Protein kinase R (PKR)-like endoplasmic reticulum kinase (PERK) is one of four known kinases that respond to cellular stress by deactivating the eukaryotic initiation factor 2 β (eIF2β) or other signal transduction cascades. Recently, both eIF2β and its kinases were found to play a role in normal and pathological brain function. Here, we show that reduction of either the amount or the activity of PERK, specifically in the CA1 region of the hippocampus in young adult male mice, enhances neuronal excitability and improves cognitive function. In addition, this manipulation rescues the age-dependent cellular phenotype of reduced excitability and memory decline. Specifically, the reduction of PERK expression in the CA1 region of the hippocampus of middle-aged male mice using a viral vector rejuvenates hippocampal function and improves hippocampal-dependent learning. These results delineate a mechanism for behavior and neuronal aging and position PERK as a promising therapeutic target for age-dependent brain malfunction.
|Number of pages||11|
|Journal||Journal of Neuroscience|
|State||Published - 17 Jan 2018|
Bibliographical noteFunding Information:
This work was supported by the Israeli Ministry of Science, Technology, and Space (MOST 3-12080 to K.R.); the Israel Science Foundation (ISF 1003/12, ISF-IDRC 2395/2015 to K.R.); the Wolfson Charitable Trust (K.R.); the Ministry of Science and Technology (Eshkol Postdoctoral Fellowship to H.O.-S.); the Tauber Foundation (Fellowship to H.O.-S.); and the Israeli Planning and Budgeting Committee Program Fellowships for Outstanding Post-Doctoral FellowsfromChinaandIndia(V.S.).WethankthemembersoftheK.R.laboratory,specificallyDr.ShunitGalBen-Ari, forcriticalreadingofthismanuscript;NoahCohenforvaluablecontributionstothismanuscript;andDr.AxtenJ.and G.S.K. for providing the PERK small-molecule inhibitor GSK2606414. The authors declare no competing financial interests. *V.S., H.O.-S., and D.C. contributed equally to this work.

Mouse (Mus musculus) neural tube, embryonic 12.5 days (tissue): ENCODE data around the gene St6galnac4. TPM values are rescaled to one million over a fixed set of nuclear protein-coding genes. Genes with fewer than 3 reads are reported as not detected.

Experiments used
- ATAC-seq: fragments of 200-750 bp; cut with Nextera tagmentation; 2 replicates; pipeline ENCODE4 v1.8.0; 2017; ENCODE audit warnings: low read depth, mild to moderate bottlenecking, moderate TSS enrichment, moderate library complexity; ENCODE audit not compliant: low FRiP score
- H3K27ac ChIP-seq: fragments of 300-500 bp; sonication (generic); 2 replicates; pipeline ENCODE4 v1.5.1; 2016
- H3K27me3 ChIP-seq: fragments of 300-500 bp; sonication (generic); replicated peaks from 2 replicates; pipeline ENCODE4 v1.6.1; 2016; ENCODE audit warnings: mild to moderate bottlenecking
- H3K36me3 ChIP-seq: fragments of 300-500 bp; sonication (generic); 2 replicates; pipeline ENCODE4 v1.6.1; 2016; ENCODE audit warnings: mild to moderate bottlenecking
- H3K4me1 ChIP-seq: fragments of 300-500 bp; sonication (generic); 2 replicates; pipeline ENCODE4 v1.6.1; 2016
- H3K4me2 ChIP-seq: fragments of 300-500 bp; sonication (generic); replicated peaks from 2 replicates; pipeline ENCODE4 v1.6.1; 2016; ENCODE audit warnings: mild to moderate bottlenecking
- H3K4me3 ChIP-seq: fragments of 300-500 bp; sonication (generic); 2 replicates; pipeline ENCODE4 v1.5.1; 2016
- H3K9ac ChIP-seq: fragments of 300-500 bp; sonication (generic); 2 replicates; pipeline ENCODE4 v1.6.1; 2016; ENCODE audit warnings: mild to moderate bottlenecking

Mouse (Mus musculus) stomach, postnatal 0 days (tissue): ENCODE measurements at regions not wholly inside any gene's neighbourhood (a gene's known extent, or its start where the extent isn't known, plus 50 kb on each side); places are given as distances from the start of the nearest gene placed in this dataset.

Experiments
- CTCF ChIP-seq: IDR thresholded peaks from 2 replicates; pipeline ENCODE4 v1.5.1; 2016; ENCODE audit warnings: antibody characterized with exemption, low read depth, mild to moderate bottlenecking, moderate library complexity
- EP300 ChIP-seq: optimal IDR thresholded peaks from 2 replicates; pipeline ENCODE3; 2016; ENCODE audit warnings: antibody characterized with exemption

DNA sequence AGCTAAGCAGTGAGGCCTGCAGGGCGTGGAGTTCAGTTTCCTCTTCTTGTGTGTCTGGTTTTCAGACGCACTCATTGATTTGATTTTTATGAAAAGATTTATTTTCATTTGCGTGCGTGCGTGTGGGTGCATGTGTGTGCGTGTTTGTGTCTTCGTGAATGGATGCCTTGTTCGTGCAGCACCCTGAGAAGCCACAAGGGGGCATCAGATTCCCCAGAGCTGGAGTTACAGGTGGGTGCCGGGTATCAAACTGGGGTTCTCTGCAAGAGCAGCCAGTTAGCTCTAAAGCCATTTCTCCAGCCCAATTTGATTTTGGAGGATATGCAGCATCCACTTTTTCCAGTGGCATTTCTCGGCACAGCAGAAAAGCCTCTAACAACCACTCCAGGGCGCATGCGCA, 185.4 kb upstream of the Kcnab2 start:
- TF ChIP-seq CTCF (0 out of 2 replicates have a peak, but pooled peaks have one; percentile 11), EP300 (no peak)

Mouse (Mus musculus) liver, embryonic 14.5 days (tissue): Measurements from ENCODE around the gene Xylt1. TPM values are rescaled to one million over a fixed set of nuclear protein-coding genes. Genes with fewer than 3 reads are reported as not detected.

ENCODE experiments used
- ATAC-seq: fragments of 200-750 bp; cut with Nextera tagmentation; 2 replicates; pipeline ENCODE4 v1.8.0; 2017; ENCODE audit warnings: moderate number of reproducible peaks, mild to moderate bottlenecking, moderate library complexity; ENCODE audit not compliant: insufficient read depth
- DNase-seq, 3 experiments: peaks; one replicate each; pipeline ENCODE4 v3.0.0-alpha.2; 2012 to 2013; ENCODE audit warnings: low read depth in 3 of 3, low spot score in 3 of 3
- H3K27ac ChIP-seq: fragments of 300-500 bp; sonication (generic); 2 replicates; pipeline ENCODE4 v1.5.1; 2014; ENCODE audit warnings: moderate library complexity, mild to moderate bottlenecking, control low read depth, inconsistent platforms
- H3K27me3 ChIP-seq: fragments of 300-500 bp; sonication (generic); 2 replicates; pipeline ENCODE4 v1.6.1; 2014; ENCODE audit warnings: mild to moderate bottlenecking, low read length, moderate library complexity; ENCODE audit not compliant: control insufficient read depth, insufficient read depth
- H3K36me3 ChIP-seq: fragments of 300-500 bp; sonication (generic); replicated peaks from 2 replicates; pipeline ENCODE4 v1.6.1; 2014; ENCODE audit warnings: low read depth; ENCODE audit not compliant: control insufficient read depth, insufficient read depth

© 2018 the authors.
- Intrinsic properties
- Memory enhancement
- Translation regulation
ASJC Scopus subject areas
- Neuroscience (all)